Bug reporting hasn't changed since the 1990's

As we are nearing a major milestone of 15,000 users, I wanted to thank you all and share a little more about our journey.

It's 2023, and most teams still collaborate on bug fixes the way they did in the 90's.

Have you ever experienced this scenario? An engineer receives a ticket, but can't reproduce the bug because they lack sufficient information. They leave a comment and switch to a different task. When new information arrives, they have to remember where they left off – a painful context switch.

While software development has improved 100x since the internet was invented, how people report bugs is a relic of the past and it’s time to change that.

Time for change

That's why a year ago, a few of us started imagining a better way. What if we could build a new tool that would make unclear bug reports a thing of the past, eliminate the need for back-and-forths, and save engineers' valuable time and energy?

And so, the idea for Jam was born. A tool designed to make the bug reporting process more productive and efficient. We wanted to create a solution that would help engineers focus on technical bugs, not communication problems.

Jam team at work

So, we set out to build a tool that would enable anyone, no matter their technical background, to capture rich contextual technical data about bugs, so that engineers could quickly identify and resolve issues. We wanted to create a tool that would make engineers' lives easier, while also helping the people who report issues be more effective too.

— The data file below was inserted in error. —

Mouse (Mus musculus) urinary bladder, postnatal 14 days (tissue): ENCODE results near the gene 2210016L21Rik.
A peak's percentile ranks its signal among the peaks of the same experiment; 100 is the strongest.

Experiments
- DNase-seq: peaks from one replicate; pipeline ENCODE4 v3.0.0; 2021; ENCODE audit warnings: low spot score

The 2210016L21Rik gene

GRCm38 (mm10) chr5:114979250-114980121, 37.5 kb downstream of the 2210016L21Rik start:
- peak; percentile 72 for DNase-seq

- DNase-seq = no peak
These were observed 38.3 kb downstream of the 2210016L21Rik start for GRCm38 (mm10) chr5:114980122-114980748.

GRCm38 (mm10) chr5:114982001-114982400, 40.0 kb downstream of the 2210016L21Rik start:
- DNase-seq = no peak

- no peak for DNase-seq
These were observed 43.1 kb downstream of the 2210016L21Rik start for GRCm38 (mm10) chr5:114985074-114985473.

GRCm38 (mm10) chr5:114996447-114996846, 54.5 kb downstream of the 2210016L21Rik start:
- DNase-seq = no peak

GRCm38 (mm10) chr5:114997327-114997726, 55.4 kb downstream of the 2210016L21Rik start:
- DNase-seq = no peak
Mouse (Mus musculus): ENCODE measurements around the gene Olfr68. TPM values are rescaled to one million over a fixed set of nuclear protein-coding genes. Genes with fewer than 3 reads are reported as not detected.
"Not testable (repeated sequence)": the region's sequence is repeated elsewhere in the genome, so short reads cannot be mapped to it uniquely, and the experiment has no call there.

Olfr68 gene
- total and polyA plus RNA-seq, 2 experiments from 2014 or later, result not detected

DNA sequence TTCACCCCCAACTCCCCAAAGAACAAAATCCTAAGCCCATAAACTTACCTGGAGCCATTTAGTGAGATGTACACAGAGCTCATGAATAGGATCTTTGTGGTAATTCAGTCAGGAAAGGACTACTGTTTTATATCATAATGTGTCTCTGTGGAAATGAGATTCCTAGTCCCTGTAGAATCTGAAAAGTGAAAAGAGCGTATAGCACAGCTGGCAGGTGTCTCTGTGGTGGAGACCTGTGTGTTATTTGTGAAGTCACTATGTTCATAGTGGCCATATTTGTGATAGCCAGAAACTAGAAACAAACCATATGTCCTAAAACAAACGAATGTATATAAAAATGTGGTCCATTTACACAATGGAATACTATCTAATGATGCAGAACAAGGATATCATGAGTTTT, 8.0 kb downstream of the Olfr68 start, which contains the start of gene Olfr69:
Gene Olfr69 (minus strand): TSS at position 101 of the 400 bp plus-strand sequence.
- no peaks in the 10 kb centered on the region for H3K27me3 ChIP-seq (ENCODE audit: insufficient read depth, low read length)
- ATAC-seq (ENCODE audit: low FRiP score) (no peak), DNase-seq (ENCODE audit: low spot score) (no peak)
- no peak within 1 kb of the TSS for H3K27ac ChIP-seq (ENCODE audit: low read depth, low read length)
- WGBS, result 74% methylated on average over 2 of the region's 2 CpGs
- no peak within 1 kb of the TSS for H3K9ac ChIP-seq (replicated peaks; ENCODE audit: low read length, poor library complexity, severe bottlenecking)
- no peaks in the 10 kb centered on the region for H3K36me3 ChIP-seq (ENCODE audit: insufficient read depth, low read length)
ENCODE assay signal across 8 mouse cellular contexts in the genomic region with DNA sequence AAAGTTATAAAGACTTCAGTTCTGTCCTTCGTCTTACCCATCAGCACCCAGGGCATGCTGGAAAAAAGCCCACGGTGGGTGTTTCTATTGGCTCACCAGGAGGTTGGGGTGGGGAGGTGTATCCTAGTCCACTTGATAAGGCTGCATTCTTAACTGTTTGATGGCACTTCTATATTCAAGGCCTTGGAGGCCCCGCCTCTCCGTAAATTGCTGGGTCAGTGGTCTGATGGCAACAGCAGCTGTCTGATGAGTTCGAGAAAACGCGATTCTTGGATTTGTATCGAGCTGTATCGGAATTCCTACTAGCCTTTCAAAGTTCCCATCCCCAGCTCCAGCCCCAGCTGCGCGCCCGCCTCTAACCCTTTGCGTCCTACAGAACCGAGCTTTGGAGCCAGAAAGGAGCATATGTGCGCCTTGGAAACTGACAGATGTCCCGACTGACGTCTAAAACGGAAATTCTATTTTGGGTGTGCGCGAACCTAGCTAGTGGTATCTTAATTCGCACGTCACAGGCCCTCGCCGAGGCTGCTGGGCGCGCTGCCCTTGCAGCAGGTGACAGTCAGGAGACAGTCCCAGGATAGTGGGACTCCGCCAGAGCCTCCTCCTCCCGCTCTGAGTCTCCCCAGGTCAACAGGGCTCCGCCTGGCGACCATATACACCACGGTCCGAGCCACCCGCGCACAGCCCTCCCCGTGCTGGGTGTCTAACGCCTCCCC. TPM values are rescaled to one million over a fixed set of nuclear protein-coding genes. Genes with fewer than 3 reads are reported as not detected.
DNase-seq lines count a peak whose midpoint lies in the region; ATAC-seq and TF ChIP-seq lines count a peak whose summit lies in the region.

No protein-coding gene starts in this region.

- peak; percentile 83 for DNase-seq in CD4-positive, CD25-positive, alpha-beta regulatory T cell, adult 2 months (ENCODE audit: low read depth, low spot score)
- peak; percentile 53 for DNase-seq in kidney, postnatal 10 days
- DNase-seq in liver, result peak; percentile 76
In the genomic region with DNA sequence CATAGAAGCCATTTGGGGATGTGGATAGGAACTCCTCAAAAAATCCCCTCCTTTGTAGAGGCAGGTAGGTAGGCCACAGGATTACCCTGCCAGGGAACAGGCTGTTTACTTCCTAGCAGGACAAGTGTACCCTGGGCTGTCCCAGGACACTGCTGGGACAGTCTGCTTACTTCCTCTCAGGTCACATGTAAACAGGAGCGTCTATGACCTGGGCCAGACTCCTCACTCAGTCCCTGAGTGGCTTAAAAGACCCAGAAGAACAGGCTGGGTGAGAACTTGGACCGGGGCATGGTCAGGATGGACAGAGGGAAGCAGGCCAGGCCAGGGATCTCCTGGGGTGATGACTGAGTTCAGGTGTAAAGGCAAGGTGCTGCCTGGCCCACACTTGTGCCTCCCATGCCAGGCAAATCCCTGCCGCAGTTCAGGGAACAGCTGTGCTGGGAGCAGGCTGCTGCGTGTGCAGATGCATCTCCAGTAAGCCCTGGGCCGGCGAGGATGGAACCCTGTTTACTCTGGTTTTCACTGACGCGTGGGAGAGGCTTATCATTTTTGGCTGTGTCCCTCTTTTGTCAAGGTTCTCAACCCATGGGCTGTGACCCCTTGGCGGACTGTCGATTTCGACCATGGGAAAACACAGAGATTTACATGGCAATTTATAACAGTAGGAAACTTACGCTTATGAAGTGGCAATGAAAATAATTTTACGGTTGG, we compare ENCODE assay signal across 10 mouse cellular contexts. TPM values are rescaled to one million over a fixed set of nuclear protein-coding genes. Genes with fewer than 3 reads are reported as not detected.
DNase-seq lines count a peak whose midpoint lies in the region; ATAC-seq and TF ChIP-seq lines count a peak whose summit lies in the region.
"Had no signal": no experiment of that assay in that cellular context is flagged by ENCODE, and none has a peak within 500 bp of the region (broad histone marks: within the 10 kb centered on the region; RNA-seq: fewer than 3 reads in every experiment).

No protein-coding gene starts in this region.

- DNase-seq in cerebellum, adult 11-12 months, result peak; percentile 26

As we developed and tested Jam early last year, we saw the potential it had to speed up the way our own team works.

For example – take this Jam of a bug in our own code. Instead of needing to hop on a call to debug live, our engineers could see what the issue was, right from the bug report itself.

Automatically includes network & console logs for quick debugging.

We began to share Jam with other engineering teams, and we were really excited by the response.

Ramp, T-Mobile, and Dell were among the early adopters of Jam and provided invaluable feedback that helped us shape the product. Iterating on their input, we're now proud to say Jam has over 14,000 users and counting.

But our work is far from done. We know that the bug reporting process can be a major source of frustration and slowdowns for engineers, and we're committed to keep building Jam until we can change that industry-wide.

Reduce time on bugs, deliver the future faster to your users

At Jam, we understand the importance of a better bug reporting process.

Software today runs everything, from AI to hospitals and schools. The world now moves at the speed of software, and progress is happening at the speed of software development. Being able to deliver software faster is crucial, because that’s the speed that people’s experiences can improve.

I feel incredibly lucky to get to spend time with the amazing people in the Jam community. Behind every Jam user is a team working to push the world forward, and it's an honor that Jam is the tool they've chosen to help them do that faster. It's inspiring to see the impact that Jam is having, from helping hospital development teams catch and fix issues faster, to improving in-classroom learning software for special education.

Thank you for your continued support and for being part of our journey to enable a faster time to deliver the future to end users. If you’d like to share your feedback or thoughts about how we can enable a more productive future for engineering, you can reach out to me personally at [email protected].

Dani Grant

Dealing with bugs is 💩, but not with Jam.

Capture bugs fast, in a format that thousands of developers love.
Get Jam for free